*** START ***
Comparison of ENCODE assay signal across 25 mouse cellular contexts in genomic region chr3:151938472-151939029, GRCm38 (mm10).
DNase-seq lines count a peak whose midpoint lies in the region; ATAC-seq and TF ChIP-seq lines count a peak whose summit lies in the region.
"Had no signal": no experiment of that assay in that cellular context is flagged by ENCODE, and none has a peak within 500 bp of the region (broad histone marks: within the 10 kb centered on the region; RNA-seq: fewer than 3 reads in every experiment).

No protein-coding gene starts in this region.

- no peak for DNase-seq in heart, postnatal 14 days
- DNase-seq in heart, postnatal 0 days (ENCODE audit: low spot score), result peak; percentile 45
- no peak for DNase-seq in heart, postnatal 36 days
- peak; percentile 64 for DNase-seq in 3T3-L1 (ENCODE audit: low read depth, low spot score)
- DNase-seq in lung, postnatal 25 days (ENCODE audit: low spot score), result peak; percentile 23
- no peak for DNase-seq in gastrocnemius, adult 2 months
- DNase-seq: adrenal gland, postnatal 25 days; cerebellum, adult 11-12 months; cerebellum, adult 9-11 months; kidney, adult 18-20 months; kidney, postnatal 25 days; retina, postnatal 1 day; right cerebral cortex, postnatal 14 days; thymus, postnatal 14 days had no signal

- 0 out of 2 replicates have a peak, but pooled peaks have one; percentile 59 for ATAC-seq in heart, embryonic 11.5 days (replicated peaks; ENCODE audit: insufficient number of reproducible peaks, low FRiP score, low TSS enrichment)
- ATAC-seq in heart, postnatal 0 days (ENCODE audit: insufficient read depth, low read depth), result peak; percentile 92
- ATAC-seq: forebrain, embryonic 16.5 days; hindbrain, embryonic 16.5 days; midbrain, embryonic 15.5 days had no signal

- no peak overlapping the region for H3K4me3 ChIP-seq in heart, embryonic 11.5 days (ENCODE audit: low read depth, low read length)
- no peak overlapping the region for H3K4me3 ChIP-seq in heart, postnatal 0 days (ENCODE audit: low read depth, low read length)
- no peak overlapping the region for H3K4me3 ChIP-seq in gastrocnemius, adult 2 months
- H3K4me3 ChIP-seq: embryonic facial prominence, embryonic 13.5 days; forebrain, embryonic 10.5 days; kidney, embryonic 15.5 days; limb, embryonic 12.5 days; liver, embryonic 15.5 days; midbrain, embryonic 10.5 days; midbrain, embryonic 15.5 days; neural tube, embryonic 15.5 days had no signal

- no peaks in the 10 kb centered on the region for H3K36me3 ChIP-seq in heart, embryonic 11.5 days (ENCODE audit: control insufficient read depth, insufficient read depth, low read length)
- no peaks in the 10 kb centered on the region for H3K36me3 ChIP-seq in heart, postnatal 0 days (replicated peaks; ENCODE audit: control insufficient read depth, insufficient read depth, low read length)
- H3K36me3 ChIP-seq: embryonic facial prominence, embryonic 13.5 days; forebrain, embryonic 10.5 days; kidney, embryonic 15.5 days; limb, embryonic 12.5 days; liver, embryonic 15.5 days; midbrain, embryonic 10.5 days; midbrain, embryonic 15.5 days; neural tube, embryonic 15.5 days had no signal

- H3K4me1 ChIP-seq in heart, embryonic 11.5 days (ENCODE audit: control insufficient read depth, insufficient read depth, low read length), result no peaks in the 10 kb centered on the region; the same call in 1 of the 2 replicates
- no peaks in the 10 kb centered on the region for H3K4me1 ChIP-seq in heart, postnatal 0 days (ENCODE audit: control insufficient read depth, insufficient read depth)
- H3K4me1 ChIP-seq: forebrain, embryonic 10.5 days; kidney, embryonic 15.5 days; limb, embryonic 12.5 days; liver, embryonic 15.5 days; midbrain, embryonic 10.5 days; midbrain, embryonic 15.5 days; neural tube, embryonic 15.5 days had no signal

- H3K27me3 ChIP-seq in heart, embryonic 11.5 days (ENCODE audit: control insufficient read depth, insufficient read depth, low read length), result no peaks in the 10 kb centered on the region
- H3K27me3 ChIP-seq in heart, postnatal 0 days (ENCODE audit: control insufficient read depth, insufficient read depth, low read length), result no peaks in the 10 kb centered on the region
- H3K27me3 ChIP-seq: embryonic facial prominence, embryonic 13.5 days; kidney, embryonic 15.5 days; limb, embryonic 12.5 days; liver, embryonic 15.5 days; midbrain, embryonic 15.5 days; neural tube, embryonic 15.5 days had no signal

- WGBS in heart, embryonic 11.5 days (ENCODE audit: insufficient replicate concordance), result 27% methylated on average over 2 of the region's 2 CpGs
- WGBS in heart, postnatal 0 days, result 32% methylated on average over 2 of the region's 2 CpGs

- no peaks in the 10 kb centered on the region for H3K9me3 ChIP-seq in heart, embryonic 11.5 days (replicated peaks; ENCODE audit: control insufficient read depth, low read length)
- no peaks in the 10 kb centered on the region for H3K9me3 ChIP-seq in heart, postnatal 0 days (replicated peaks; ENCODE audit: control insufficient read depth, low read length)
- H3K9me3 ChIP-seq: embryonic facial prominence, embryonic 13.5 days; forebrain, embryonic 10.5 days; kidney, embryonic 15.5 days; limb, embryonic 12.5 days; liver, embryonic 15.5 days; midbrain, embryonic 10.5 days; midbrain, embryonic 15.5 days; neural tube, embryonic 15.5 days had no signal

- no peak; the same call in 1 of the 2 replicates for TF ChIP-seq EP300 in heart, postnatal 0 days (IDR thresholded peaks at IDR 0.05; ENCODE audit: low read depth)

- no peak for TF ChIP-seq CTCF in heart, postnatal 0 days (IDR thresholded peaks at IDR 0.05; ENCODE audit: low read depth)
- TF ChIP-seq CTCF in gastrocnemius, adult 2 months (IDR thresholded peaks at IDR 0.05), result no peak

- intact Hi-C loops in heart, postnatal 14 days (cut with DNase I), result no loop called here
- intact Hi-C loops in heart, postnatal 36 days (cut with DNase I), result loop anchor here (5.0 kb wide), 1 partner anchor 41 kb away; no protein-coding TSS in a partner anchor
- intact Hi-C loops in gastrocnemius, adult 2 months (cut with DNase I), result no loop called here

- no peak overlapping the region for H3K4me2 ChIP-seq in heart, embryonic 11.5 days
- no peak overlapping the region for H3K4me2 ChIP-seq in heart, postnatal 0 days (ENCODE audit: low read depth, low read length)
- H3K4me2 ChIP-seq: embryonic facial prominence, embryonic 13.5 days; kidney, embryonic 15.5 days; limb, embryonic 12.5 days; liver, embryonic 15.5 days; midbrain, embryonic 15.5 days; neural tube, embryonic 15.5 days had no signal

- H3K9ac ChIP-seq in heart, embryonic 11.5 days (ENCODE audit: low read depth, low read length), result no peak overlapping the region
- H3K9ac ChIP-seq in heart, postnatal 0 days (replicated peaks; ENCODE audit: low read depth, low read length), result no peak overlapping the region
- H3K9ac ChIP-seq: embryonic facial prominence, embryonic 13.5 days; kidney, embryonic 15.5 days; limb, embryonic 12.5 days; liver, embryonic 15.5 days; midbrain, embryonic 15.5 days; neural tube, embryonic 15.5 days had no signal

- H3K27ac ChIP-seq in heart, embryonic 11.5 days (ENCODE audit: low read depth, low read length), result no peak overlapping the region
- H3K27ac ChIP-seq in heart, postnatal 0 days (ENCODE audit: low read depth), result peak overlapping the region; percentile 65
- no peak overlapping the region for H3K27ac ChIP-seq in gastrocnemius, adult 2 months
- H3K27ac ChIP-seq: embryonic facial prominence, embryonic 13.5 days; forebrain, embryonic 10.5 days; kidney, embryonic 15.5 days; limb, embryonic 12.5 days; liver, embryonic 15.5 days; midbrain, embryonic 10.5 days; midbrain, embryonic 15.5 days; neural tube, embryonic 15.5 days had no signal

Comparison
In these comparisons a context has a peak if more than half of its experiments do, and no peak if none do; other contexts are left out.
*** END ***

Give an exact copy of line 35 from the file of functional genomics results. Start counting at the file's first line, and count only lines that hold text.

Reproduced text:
- TF ChIP-seq CTCF in gastrocnemius, adult 2 months (IDR thresholded peaks at IDR 0.05), result no peak